greed and lost half of their winnings in a down-swing. The result now, is a combination of panic and greed (they want to keep some of what they made) so they sell out. When the stock price goes down lower and lower, the buyer remembers the money they made before. "The stock is cheaper now and I know it will get back up there again" they think. "Just like before. This time I will make my money all of the way!" This time it is greed and remorse again that makes them buy the stock at its cheaper price

What you have to do is to be one step ahead of the fish. They will wallow in doubt and anguish until the group-think pushes the price the other way. Then they will jump on board with the rest. That's where you have a full reversal and the stock starts to move upward again.

The trick is
to get on at the trend-line, because there is where the price will start going your way. Also, you have a natural reference point for when you can enter the stock, and you can exit pick your exit by looking at how far up each retraction moves. (i.e. if every time the stock moves up again it goes .15/share higher in price than the last time, you can pick your selling point to match it.)

But what is even better about this is that you can trade with tight stops (how much money you are willing to lose before you will sell). If you look back and see that the last three times the price touched down to the trend-line, the most it went under was by .25 before coming back up, you can put your stop loss in at .35 below the trend-line to account for some slippage and bad news or other small external factors.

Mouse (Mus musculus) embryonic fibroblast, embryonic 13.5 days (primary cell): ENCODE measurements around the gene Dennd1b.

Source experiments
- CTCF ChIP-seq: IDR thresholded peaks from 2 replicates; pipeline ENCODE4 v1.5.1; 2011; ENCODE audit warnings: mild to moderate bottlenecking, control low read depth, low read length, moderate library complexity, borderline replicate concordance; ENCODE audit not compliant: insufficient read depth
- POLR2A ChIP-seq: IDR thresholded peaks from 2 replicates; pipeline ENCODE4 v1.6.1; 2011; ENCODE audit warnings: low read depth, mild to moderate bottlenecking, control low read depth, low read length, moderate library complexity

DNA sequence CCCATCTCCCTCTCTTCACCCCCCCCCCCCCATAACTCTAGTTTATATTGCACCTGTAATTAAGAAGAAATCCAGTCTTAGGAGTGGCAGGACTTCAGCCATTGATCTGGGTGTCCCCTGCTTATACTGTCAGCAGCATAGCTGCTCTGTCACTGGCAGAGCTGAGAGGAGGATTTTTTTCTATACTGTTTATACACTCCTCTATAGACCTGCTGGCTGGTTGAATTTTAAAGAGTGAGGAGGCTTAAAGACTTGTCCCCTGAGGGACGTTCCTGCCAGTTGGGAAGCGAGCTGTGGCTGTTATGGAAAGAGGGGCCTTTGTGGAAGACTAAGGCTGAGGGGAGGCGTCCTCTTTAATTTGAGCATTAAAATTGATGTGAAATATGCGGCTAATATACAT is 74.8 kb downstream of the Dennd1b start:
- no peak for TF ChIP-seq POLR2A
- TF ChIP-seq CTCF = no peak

You also know that if the price carries on through your stop-out it has probably reversed the trend completely and now you can watch for short-selling opportunities in the future.

The trend-line's slope tells you the power of the ruling mentality. In other words, the sharper either up or down a stock's price moves, a higher % of traders on that stock feel it is worth more or less as the trend warrants.

A comparison:

Which is the sharper uptrend? Chart # 2 has a much sharper slope and therefore the bull-mentality has much more power here.

Chart # 1 has a very slow uptrend with wide movements, telling you that mentality shifts more strongly and over a longer term with the bulls coming out only a little ahead in the end.

Which is the better long-term Long (Buy) Position? Which is the better swing-trade (shorter term) position?

I will leave it to my readers to answer if they would like and I will follow up on this in my final entry of The Psychology of Trading.

Thank you to everyone for your feedback and reviews! I look forward to many more!

Wednesday, December 26, 2007

The Psychology of Trading Part I

Now that Christmas is behind us I want to talk about trading psychology a little bit. I think for the new investor this is especially beneficial because most people have a completely different perspective on what the market is all about.

I will just lay this out piece by piece from my very own brain (disclaimer: reading beyond this point may expose you to abnormal doses of Blain-esque thought process - any excessive harm or good as a result of these readings is the sole responsibility of the person with the currently roving eye).

The first thing I want to do is simplify the entire picture.

1) The stock market is just what it says it is: a Market. defines this as: A meeting of people for the purpose of selling and buying, and a body of existing or potential buyers for specific goods or services.